According to a reading out loud of the Goyal-Truss meeting released by the UK Department for International Trade, discussions between the UK and Indian governments will help the two countries better understand each other’s position on potential chapter areas in any trade agreement, including tariffs, standards, intellectual property and regulatory data.
Goyal pointed out, in a statement from the Ministry of Commerce Press release, that substantial work had already been done and extensive stakeholder consultations had taken place, involving industry and trade associations, export promotion councils, buyers / sellers associations, regulatory bodies, ministries / departments and public research organizations.
The two parties therefore intend to begin their joint scoping discussions on October 1, 2021, to finalize the terms of reference for the launch of negotiations in November.
What can we expect from an interim agreement?
An interim trade deal will serve as a first step in an FTA and allow Indian and UK companies to reap early benefits from the partnership in certain commodities and service lines.
For example, in the service sector, the inclusion of certain services of mutual interest could be requested as a priority in the interim agreement, which will become immediately deliverable.
India’s Commerce Minister Goyal explained that, if necessary, the two sides could sign mutual recognition agreements in selective services such as nursing and architectural services.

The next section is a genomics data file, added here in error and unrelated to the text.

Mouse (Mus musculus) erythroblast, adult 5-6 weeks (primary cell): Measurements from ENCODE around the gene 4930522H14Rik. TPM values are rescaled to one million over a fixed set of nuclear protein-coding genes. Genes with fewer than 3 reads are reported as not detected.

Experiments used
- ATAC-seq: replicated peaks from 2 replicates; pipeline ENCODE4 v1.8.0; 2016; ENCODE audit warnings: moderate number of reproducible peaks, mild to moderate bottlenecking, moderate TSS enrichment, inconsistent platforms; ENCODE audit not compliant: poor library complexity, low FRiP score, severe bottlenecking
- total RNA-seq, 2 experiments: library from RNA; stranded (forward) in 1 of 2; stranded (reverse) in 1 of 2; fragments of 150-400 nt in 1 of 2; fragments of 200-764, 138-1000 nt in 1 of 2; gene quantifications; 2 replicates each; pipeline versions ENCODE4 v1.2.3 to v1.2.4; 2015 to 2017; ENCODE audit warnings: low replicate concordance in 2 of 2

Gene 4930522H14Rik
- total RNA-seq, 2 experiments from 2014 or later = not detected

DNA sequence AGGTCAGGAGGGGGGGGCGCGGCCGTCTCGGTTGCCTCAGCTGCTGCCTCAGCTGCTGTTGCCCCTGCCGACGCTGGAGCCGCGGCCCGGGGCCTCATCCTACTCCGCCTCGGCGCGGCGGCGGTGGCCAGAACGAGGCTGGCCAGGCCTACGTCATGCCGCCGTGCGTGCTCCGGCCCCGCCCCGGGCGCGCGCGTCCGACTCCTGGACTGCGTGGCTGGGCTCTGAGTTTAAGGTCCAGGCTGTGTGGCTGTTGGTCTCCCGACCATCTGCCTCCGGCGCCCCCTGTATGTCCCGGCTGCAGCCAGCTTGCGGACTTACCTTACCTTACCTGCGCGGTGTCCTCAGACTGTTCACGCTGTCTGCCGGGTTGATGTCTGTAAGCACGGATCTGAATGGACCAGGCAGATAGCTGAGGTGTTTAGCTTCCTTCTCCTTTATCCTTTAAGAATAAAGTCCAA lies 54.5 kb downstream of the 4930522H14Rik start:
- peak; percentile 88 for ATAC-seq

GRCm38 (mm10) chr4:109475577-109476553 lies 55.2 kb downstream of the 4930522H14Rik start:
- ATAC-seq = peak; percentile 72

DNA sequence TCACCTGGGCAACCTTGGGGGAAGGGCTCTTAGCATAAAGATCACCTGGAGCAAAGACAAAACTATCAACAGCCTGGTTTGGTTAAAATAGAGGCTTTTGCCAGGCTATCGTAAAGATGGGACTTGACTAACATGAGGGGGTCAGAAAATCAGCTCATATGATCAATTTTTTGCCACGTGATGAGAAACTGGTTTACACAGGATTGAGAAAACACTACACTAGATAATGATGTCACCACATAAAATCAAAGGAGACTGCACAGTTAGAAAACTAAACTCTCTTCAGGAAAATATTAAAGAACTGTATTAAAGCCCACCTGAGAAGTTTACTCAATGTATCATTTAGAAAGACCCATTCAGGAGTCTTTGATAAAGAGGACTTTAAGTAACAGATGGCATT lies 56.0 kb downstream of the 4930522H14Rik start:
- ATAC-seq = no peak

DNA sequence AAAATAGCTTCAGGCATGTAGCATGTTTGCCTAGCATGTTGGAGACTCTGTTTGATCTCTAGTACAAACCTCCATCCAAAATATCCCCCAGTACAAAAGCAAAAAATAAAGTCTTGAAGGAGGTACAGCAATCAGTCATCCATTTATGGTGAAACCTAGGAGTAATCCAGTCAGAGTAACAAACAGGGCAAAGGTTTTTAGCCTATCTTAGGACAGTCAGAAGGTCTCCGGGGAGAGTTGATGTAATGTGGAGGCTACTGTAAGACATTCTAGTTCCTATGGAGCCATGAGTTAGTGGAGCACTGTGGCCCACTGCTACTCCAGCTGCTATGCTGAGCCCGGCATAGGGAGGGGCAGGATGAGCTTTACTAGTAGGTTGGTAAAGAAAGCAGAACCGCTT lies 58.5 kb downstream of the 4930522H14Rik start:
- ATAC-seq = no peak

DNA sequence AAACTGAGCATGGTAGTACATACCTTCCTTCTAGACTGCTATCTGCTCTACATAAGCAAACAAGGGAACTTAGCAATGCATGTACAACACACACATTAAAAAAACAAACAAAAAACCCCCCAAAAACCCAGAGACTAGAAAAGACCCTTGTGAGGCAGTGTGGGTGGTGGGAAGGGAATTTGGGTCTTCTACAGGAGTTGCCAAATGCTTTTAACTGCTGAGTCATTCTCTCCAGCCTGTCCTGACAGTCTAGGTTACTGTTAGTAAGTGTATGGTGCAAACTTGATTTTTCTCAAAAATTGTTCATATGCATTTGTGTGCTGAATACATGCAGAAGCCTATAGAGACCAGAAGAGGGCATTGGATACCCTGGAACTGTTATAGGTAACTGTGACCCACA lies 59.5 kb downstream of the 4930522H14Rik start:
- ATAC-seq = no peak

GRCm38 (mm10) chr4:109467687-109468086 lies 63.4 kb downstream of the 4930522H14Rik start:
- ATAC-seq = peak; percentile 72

Objectives of an India-UK FTA
Facilitate market access
Unequal market access and trade protectionism, as evidenced by India’s high tariffs, in particular, have been echoed by UK trade negotiators. The average tariff imposed on Indian export goods to the UK was 4.2 percent, while it was 14.6 percent for UK exports to India.
In fact, around 66% of product lines exported from India to the UK were duty free, while only 3% of UK product lines could enter India without being subject to customs duties.
India’s non-tariff barriers include a large number of sanitary and phytosanitary measures, technical barriers to trade, quantitative restrictions, tariff rate quotas and safeguards.
Through the FTA, however, the UK is likely to want greater market access for items other than automobiles and wines and spirits, with trade diversification a key goal for London in the aftermath of Brexit.
India too, is to make gains by entering new export markets in areas where it faces high tariffs such as clothing, textiles and footwear.
The UK’s total trade in goods and services with India grew by 51% from Â£ 9.8 billion in 2011 to Â£ 14.8 billion in 2019, its exports of goods and services to India rose 3%, from Â£ 8.2bn to Â£ 8.5bn, over the same period. period.
Business opportunities in the service sector, facilitated professional mobility
The service sector accounts for 71 percent of UK GDP and 54 percent of India’s GDP.
In a joint statement to the virtual EFD in early September, Nirmala Sitharaman, Indian Minister of Finance, and Rishi Sunak, British Chancellor, agreed they would be ambitious in their negotiations on the services sector.
The UK wants new opportunities for its financial companies and can help more Indian companies access finance in London. The end of the retrospective tax regime and a higher limit for foreign direct investment (FDI) in the insurance sector – increased from 49% to 74% – as well as the removal of ownership and control requirements of the sector were appreciated by London. These measures will strengthen the business environment and prove to be facilitating.
On the Indian side, a liberal visa regime and mutual recognition agreements for service providers are expected to facilitate the movement of Indian workers to the UK and expand the reach of businesses in the professional services sector.
Of the two countries, India imposes significantly higher restrictions in all sectors covered by the OECD Services Trade Restriction Index. The smallest sectors are freight rail transport, legal, accounting and architecture.
Indian sectors of interest to UK investors